President Obama creates White House task force on climate change
The president signed an executive order that directs federal agencies to take steps to make it easier for U.S. communities to strengthen their resilience to extreme weather and prepare for other impacts of climate change
November 1, President Barack Obama established a task force on climate preparedness and resilience to advise the administration on how the federal government can respond to the needs of communities nationwide that are dealing with the impacts of climate change.
The task force members include state, local and tribal leaders from across the country who will use their first-hand experiences in building climate preparedness and resilience in their communities to inform their recommendations to the administration, according to the White House.
The president signed an executive order that directs federal agencies to take steps to make it easier for U.S. communities to strengthen their resilience to extreme weather and prepare for other impacts of climate change.
In June, the president launched a Climate Action Plan to cut carbon pollution, prepare communities for the impacts of climate change and lead international efforts to address this global challenge.
"The federal government has an important role to play in supporting community-based preparedness and resilience efforts by establishing policies and prioritizing investments that promote preparedness, protecting critical infrastructure and public resources, supporting science and research needed to prepare for climate impacts, and ensuring that federal operations and facilities continue to protect and serve citizens in a changing climate," according to the White House.
Task force members comprise governors, mayors, county officials and tribal leaders. The members of the task force include:
Gov. Neil Abercrombie (HI), Gov. Jerry Brown (CA), Gov. Eddie Calvo (GU), Gov. Jay Inslee (WA), Gov. Jack Markell (DE) Gov. Martin O’Malley (MD), Gov. Pat Quinn (IL), Gov. Peter Shumlin (VT), Mayor Ralph Becker (Salt Lake City), Mayor James Brainard (Carmel, IN), Commissioner Paula Brooks (Franklin County, OH), Supervisor Salud Carbajal (Santa Barbara County, CA), Mayor Frank Cownie (Des Moines, IA), Mayor Bob Dixson (Greensburg, KS), Mayor Eric Garcetti (Los Angeles), Mayor George Heartwell (Grand Rapids, MI), Mayor Kristin Jacobs (Broward County, FL), Mayor Kevin Johnson (Sacramento), Mayor Michael Nutter (Philadelphia), Mayor Annise Parker (Houston), Mayor Patsy Parker (Perdido Beach, AL), Mayor Madeline Rogero (Knoxville, TN), Mayor Karen Weitkunat (Fort Collins, CO), Mayor Dawn Zimmer (Hoboken, NJ), Karen Diver, Chairwoman, Fond du Lac Band of Lake Superior Chippewa (MN), Reggie Joule, Mayor, Northwest Arctic Borough (AK).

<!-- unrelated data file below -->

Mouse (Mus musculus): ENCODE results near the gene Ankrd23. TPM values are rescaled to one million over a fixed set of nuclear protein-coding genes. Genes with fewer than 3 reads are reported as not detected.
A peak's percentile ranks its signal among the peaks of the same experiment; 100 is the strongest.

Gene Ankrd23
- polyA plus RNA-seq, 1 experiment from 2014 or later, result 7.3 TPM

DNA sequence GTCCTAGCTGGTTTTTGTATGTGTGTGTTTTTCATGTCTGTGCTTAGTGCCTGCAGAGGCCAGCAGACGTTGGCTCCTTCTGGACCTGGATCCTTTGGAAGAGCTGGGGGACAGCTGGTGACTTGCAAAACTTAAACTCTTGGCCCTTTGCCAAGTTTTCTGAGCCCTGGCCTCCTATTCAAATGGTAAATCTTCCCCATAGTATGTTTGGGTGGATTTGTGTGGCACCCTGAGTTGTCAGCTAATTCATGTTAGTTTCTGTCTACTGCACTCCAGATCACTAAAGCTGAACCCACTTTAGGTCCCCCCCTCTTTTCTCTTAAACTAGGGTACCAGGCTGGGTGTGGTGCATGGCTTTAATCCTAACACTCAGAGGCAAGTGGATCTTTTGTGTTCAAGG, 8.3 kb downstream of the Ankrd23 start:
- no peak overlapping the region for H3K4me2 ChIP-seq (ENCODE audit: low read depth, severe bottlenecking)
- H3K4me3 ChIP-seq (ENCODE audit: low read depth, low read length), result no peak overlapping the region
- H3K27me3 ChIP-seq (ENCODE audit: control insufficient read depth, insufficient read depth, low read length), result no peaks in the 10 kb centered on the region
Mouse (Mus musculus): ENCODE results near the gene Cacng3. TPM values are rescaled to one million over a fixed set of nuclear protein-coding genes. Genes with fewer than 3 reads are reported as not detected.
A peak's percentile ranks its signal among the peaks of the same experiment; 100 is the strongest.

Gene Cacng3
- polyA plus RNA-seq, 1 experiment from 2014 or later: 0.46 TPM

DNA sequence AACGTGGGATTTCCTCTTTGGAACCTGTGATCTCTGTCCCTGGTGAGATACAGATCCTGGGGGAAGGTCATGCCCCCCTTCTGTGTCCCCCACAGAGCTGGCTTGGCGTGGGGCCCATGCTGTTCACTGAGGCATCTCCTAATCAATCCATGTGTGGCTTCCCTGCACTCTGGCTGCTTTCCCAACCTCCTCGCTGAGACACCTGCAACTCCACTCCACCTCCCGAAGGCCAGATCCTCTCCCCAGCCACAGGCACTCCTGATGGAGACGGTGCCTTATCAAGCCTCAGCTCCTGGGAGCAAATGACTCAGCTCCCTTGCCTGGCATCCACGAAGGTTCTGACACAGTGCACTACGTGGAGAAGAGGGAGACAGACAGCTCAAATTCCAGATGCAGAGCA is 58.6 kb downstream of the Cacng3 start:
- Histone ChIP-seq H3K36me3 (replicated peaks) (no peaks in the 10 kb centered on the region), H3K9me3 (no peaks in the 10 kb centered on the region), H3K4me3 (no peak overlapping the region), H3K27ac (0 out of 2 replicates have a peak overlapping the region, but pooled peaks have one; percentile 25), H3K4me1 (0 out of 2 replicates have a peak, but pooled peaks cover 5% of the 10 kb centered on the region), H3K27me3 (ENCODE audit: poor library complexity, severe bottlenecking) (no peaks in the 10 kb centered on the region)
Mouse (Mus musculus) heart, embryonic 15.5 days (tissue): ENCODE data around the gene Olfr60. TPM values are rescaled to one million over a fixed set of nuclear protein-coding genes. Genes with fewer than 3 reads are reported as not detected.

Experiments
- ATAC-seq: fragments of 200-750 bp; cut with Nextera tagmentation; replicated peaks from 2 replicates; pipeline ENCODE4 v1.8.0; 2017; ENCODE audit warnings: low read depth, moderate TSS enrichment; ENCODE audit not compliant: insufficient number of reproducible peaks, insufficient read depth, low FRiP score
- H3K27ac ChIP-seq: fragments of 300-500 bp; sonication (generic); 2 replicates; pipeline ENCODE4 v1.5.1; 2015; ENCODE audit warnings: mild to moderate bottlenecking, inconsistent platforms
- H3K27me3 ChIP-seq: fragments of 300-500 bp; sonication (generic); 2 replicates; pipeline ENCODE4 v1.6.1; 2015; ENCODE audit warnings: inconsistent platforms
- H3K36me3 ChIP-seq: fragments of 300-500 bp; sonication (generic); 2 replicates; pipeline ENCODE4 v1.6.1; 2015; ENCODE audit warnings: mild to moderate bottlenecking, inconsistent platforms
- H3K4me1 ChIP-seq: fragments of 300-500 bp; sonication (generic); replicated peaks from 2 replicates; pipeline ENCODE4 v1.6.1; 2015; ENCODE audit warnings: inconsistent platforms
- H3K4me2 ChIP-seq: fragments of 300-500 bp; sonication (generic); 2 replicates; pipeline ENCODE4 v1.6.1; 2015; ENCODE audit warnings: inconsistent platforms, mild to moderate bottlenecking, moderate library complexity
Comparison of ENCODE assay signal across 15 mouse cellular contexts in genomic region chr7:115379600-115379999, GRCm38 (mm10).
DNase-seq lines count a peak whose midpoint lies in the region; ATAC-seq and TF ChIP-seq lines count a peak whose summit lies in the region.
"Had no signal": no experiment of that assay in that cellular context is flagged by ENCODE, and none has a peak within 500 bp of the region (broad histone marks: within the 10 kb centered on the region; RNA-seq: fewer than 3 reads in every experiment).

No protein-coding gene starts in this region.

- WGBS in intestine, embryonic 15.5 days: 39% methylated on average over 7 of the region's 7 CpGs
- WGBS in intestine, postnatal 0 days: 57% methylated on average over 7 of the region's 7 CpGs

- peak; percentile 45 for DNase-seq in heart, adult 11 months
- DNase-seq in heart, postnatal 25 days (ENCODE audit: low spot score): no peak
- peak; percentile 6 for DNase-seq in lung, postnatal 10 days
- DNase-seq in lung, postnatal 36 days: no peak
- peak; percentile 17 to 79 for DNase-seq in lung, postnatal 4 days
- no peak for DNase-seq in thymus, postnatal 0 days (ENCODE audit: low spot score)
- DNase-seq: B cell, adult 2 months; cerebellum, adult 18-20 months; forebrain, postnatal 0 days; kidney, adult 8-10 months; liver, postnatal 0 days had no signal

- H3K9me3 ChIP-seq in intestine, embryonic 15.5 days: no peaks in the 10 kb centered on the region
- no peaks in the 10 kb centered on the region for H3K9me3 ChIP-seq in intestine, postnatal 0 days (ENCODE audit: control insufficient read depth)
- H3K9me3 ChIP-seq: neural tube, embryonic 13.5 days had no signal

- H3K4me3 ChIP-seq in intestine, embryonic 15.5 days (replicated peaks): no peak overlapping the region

The executive order “Preparing the United States for the Impacts of Climate Change,” signed November directs federal agencies to:
· Modernize federal programs to support climate-resilient investments: Agencies will examine their policies and programs and find ways to make it easier for cities and towns to build smarter and stronger. Agencies will identify and remove any barriers to resilience-focused actions and investments — for example, policies that encourage communities to rebuild to past standards after disasters instead of to stronger standards — including through agency grants, technical assistance, and other programs in sectors from transportation and water management to conservation and disaster relief.
· Manage lands and waters for climate preparedness and resilience: America’s natural resources are critical to our nation’s economy, health and quality of life. The order directs agencies to identify changes that must be made to land- and water-related policies, programs, and regulations to strengthen the climate resilience of our watersheds, natural resources, and ecosystems, and the communities and economies that depend on them. Federal agencies will also evaluate how to better promote natural storm barriers such as dunes and wetlands, as well as how to protect the carbon sequestration benefits of forests and lands to help reduce the carbon pollution that causes climate change.
· Provide information, data and tools for climate change preparedness and resilience: Scientific data and insights are essential to help communities and businesses better understand and manage the risks associated with extreme weather and other impacts of climate change. The order instructs federal agencies to work together and with information users to develop new climate preparedness tools and information that state, local, and private-sector leaders need to make smart decisions. In keeping with the president’s Open Data initiative, agencies will also make extensive federal climate data accessible to the public through an easy-to-use online portal.
· Plan for climate change related risk: Recognizing the threat that climate change poses to federal facilities, operations and programs, the order builds on the first-ever set of federal agency adaptation plans released earlier this year and directs federal agencies to develop and implement strategies to evaluate and address their most significant climate change related risks.
To implement these actions, the order establishes an interagency council on climate preparedness and resilience, chaired by the White House and composed of more than 25 agencies. To assist in achieving the goals of the order, these agencies are directed to consider the recommendations of the state, local and tribal leaders task force on climate preparedness and resilience.